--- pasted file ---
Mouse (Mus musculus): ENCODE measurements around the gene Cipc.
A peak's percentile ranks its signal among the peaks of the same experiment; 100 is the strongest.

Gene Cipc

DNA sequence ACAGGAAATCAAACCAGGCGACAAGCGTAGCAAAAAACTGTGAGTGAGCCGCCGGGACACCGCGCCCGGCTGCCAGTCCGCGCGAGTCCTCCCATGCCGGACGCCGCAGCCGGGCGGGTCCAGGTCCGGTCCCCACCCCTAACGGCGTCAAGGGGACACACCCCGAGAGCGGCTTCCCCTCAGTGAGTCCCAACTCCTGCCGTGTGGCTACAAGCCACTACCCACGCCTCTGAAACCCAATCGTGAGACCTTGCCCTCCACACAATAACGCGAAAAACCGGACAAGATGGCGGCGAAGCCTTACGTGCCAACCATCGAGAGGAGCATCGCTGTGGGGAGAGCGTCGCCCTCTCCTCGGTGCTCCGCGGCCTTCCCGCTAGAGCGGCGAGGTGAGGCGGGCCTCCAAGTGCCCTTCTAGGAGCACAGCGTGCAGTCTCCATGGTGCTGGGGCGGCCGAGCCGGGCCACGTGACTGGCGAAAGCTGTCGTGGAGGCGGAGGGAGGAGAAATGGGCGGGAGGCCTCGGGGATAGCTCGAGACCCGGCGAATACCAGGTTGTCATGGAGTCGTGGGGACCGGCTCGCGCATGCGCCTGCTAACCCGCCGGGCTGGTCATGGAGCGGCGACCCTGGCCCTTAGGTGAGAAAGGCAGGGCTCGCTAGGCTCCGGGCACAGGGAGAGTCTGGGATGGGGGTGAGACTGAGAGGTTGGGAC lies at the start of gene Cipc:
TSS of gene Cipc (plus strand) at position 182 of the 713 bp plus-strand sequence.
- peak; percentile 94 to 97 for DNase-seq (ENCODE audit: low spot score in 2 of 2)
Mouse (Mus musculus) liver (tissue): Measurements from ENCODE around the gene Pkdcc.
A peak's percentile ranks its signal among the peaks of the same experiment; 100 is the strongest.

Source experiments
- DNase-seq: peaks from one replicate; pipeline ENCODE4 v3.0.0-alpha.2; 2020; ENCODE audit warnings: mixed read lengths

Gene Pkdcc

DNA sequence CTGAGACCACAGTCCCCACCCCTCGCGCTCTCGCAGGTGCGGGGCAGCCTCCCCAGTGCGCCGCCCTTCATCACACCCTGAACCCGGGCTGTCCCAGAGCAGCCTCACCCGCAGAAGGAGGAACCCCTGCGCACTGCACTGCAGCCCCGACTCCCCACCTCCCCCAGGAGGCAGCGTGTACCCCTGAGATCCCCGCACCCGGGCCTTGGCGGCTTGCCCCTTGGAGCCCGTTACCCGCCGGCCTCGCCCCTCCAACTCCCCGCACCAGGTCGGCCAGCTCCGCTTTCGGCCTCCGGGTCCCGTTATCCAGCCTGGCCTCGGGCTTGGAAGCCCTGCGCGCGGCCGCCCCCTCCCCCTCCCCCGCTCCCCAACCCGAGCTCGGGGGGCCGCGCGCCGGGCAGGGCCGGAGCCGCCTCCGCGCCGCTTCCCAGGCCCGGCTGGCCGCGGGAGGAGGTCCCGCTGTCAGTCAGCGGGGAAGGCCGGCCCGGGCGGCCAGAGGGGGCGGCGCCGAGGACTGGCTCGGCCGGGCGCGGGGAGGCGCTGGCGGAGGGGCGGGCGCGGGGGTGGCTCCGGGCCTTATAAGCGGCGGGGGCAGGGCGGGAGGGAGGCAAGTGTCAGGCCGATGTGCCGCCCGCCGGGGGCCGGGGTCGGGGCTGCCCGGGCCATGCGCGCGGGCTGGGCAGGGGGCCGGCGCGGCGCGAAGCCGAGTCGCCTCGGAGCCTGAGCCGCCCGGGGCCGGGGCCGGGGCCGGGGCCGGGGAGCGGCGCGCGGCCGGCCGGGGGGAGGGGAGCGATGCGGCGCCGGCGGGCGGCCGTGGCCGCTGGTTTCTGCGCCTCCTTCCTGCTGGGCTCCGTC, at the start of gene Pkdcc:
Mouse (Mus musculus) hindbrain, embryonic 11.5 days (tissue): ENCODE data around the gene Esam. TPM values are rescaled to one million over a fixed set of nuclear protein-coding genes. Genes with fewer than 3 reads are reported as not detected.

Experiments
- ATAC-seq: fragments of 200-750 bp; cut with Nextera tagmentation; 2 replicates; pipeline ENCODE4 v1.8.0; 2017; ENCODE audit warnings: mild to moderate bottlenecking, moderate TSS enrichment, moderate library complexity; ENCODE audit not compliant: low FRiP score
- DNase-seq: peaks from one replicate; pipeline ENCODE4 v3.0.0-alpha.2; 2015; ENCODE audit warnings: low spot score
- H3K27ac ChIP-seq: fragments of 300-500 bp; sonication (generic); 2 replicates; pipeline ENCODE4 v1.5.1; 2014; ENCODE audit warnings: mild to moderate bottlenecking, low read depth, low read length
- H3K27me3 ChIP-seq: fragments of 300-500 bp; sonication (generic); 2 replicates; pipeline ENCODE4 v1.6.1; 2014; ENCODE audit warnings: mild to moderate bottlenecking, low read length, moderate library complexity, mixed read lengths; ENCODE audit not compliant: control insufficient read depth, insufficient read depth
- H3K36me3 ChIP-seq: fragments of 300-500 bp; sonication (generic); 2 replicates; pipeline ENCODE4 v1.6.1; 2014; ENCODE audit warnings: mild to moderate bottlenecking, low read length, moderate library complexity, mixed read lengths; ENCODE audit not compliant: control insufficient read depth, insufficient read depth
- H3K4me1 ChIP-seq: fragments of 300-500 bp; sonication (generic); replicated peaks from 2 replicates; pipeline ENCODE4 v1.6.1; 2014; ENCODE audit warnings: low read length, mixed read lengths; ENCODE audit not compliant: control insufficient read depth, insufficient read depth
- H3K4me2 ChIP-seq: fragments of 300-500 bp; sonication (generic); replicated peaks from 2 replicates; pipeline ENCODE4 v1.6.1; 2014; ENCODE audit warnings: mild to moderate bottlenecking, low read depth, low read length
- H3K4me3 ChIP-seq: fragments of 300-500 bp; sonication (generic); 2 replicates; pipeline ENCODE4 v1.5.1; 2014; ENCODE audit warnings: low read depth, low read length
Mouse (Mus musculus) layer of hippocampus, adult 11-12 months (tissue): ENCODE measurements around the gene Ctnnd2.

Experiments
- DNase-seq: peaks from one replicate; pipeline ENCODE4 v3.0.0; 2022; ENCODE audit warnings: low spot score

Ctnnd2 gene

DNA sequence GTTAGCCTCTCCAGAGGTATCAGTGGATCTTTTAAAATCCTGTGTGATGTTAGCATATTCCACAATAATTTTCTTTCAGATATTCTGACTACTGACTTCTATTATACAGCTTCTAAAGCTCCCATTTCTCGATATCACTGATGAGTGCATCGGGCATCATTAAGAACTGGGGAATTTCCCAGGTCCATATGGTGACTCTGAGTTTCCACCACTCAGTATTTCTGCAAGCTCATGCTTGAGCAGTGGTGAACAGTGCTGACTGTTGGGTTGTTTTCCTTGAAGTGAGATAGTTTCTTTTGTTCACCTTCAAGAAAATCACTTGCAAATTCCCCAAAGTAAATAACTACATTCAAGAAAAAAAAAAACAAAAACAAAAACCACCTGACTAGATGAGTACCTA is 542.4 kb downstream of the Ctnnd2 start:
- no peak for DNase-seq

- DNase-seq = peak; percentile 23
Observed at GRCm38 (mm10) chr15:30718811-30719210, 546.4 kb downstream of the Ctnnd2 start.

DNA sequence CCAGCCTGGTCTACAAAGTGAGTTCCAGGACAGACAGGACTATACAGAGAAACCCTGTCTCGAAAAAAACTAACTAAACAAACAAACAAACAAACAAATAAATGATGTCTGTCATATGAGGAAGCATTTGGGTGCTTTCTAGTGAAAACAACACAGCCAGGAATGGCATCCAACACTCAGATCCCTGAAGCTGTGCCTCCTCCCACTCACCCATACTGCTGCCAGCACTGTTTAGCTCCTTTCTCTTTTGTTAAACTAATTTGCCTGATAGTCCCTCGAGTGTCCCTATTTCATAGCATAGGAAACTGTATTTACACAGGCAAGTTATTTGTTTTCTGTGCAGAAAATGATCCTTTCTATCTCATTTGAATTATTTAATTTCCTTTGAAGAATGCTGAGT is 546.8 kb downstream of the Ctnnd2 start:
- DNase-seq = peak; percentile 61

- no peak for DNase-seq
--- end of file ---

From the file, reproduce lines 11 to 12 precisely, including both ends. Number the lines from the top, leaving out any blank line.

Gene Pkdcc

DNA sequence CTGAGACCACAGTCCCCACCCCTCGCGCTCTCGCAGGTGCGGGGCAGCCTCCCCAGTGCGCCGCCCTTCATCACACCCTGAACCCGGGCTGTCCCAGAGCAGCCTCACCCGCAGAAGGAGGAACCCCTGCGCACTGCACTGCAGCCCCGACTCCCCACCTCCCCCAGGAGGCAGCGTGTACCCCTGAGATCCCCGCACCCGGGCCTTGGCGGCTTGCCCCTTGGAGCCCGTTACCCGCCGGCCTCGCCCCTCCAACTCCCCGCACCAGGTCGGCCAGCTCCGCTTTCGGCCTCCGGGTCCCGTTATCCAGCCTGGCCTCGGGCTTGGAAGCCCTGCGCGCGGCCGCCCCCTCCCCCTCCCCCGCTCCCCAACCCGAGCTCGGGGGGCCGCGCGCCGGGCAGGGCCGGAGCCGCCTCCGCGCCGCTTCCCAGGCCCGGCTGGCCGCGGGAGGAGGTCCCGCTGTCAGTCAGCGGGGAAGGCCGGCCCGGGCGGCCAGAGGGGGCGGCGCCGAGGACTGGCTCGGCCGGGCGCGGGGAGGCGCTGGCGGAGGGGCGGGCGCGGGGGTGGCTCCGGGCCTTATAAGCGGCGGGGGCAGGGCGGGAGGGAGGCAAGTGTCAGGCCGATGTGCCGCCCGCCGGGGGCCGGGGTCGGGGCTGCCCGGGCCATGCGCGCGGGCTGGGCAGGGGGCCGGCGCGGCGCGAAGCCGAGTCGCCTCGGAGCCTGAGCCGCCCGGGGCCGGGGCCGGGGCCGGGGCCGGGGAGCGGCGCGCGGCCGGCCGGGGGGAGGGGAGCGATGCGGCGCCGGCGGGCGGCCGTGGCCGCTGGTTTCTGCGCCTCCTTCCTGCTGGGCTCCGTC, at the start of gene Pkdcc: